Beliefnet
Mark D. Roberts

Dr. James Arlandson, my first guest blogger, has just finished an in-depth series on the reliability of the Gospels. James in a fine scholar and an excellent communicator. I’ve been proud to supply a platform for his work. His final post includes a review of all previous fourteen posts, as well as some concluding thoughts. I’ll quote an extended excerpt from his post below. If you haven’t checked out this series, I encourage you to do so. And then save the link for the future.
Thanks, James, for your great work, and for allowing me to share it with my blog readers.
Excerpt from “The Historical Reliability of the Gospels: Summary and Conclusion,” by Dr. James Arlandson
To explore the thesis that the four Gospels are historically reliable and accurate – that is the main goal. I did not discuss their inerrancy or infallibility, for how can we go that far if we do not first find out whether they are historically reliable, as inerrancy and infallibility have been traditionally understood? I leave those two doctrines to professional theologians, who have worked out clever means to argue for them.In case this Summary and Conclusion has not been clear already, let me state it categorically:

The four Gospels are historically reliable and credible and accurate, particularly measured by the standards of their own historical and literary context.

Still another goal: critics of the Bible get onto the mass media airwaves and throw mud on the Gospels, implying that these historical (and sacred) texts were imaginative fictions invented by anonymous disciples who did not witness the ministry of Jesus.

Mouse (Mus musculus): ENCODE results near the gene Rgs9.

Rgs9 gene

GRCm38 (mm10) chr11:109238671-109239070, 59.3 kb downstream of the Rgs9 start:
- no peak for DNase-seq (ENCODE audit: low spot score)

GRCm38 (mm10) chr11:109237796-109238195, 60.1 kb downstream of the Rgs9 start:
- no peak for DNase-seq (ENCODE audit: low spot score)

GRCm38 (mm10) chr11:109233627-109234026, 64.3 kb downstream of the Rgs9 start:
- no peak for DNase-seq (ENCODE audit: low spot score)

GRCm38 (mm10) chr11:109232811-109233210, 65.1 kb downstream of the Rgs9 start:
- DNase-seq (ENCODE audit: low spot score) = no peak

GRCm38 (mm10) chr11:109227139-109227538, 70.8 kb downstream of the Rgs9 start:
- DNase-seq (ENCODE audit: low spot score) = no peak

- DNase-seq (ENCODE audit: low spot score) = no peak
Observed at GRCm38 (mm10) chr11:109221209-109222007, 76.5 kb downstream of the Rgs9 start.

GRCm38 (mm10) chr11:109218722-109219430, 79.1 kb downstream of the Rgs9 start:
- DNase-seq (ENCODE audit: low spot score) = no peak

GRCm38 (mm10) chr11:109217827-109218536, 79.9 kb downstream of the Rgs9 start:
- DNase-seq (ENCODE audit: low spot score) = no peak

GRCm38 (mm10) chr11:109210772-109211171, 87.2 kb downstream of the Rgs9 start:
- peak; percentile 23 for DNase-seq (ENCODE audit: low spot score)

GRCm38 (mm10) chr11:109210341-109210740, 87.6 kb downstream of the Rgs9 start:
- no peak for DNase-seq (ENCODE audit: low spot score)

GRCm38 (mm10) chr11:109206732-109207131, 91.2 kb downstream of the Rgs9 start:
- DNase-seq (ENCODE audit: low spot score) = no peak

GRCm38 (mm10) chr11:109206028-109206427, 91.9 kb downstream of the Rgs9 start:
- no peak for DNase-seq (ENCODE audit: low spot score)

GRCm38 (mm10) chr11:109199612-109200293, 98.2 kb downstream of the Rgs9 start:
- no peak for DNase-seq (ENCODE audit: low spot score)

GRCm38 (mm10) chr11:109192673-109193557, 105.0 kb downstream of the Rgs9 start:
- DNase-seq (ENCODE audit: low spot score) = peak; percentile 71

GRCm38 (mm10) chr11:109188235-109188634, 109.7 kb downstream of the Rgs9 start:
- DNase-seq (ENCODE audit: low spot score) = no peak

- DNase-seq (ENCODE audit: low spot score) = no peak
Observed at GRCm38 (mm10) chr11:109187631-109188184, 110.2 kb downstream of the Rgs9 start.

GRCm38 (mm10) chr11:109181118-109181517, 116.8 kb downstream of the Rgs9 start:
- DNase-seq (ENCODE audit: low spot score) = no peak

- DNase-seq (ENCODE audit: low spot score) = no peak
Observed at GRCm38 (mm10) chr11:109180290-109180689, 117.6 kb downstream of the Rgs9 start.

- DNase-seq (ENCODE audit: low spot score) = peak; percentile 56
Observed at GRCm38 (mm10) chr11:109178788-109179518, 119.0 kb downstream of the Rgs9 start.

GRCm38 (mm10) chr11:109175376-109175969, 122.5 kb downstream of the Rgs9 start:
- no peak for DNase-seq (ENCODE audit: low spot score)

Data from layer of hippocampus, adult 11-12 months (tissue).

This series, however, contradicts that widespread belief that had been circulating even since the first-fifth of the twentieth century. To counter this belief, I brought onto the web scholarship that supports a traditional view of the Gospels. But rather than depending too much on the details of this high-quality scholarship, I chose those parts that uncover a lot of textual evidence (e.g. Richard Bauckham’s books). This kind of evidence stands the test of time. Or I chose to bring onto the web the conclusions that have in fact stood the test of time (e.g. Birger Gerhardsson’s books).
Finally, a minor theme that was threaded through all of the articles is coherence. The four Gospels cohere together remarkably closely (see Part Fourteen), despite the variations, which, it should be noted, all histories and biographies have about an historical person in the Greek and Roman world. In fact, the coherence of the Gospels is much closer than various versions of the life of Socrates, for example (see Part Four and Q & A Seven). Coherence is a good standard by which to measure truth and accuracy, but this criterion received only minor attention in the series.

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